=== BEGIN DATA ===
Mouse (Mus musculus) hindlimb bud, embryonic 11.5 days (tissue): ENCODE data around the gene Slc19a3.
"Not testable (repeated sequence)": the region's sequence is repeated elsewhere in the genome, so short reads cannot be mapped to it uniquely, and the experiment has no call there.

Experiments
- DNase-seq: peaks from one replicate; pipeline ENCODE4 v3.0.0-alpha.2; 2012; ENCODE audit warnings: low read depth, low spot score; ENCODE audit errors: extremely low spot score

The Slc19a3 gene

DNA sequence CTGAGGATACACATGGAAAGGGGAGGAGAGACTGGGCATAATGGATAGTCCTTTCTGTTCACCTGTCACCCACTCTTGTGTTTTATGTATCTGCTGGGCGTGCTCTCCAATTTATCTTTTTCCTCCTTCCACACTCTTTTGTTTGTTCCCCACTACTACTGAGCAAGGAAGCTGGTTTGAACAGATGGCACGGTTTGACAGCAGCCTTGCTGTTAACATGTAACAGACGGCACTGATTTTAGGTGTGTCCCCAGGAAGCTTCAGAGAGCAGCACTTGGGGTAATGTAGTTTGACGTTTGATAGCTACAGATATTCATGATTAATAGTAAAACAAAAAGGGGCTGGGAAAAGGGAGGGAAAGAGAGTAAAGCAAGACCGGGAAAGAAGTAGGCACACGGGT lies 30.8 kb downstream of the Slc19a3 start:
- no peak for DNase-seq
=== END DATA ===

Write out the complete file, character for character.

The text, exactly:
Mouse (Mus musculus) hindlimb bud, embryonic 11.5 days (tissue): ENCODE data around the gene Slc19a3.
"Not testable (repeated sequence)": the region's sequence is repeated elsewhere in the genome, so short reads cannot be mapped to it uniquely, and the experiment has no call there.

Experiments
- DNase-seq: peaks from one replicate; pipeline ENCODE4 v3.0.0-alpha.2; 2012; ENCODE audit warnings: low read depth, low spot score; ENCODE audit errors: extremely low spot score

The Slc19a3 gene

DNA sequence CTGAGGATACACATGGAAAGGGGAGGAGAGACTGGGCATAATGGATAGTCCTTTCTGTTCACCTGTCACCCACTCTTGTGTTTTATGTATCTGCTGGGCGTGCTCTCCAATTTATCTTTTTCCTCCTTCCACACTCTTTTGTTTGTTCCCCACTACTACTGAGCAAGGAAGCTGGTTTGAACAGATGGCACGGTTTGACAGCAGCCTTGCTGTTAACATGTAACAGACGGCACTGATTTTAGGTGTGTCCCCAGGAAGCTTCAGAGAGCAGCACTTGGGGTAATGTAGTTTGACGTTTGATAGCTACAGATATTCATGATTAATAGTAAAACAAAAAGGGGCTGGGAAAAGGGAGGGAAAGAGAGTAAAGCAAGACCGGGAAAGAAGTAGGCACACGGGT lies 30.8 kb downstream of the Slc19a3 start:
- no peak for DNase-seq